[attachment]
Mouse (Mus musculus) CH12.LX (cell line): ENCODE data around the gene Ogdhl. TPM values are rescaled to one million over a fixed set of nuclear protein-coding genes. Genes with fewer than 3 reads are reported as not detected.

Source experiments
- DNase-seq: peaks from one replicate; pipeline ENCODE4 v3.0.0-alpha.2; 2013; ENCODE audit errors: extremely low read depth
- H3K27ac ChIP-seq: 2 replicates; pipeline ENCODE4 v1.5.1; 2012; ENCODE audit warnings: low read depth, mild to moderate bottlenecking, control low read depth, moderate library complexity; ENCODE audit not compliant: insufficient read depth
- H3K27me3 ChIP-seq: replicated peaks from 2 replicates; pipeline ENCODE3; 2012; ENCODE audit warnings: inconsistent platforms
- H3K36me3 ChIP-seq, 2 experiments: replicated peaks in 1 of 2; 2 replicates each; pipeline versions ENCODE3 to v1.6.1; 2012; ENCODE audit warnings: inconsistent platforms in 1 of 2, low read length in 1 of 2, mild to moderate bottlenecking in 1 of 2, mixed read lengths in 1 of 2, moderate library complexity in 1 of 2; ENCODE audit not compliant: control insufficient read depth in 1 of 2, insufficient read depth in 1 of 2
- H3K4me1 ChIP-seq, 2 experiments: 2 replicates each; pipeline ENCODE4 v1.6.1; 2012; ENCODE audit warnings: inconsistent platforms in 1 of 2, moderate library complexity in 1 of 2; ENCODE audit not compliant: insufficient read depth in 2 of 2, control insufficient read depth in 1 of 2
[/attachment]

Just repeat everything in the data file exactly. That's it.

Mouse (Mus musculus) CH12.LX (cell line): ENCODE data around the gene Ogdhl. TPM values are rescaled to one million over a fixed set of nuclear protein-coding genes. Genes with fewer than 3 reads are reported as not detected.

Source experiments
- DNase-seq: peaks from one replicate; pipeline ENCODE4 v3.0.0-alpha.2; 2013; ENCODE audit errors: extremely low read depth
- H3K27ac ChIP-seq: 2 replicates; pipeline ENCODE4 v1.5.1; 2012; ENCODE audit warnings: low read depth, mild to moderate bottlenecking, control low read depth, moderate library complexity; ENCODE audit not compliant: insufficient read depth
- H3K27me3 ChIP-seq: replicated peaks from 2 replicates; pipeline ENCODE3; 2012; ENCODE audit warnings: inconsistent platforms
- H3K36me3 ChIP-seq, 2 experiments: replicated peaks in 1 of 2; 2 replicates each; pipeline versions ENCODE3 to v1.6.1; 2012; ENCODE audit warnings: inconsistent platforms in 1 of 2, low read length in 1 of 2, mild to moderate bottlenecking in 1 of 2, mixed read lengths in 1 of 2, moderate library complexity in 1 of 2; ENCODE audit not compliant: control insufficient read depth in 1 of 2, insufficient read depth in 1 of 2
- H3K4me1 ChIP-seq, 2 experiments: 2 replicates each; pipeline ENCODE4 v1.6.1; 2012; ENCODE audit warnings: inconsistent platforms in 1 of 2, moderate library complexity in 1 of 2; ENCODE audit not compliant: insufficient read depth in 2 of 2, control insufficient read depth in 1 of 2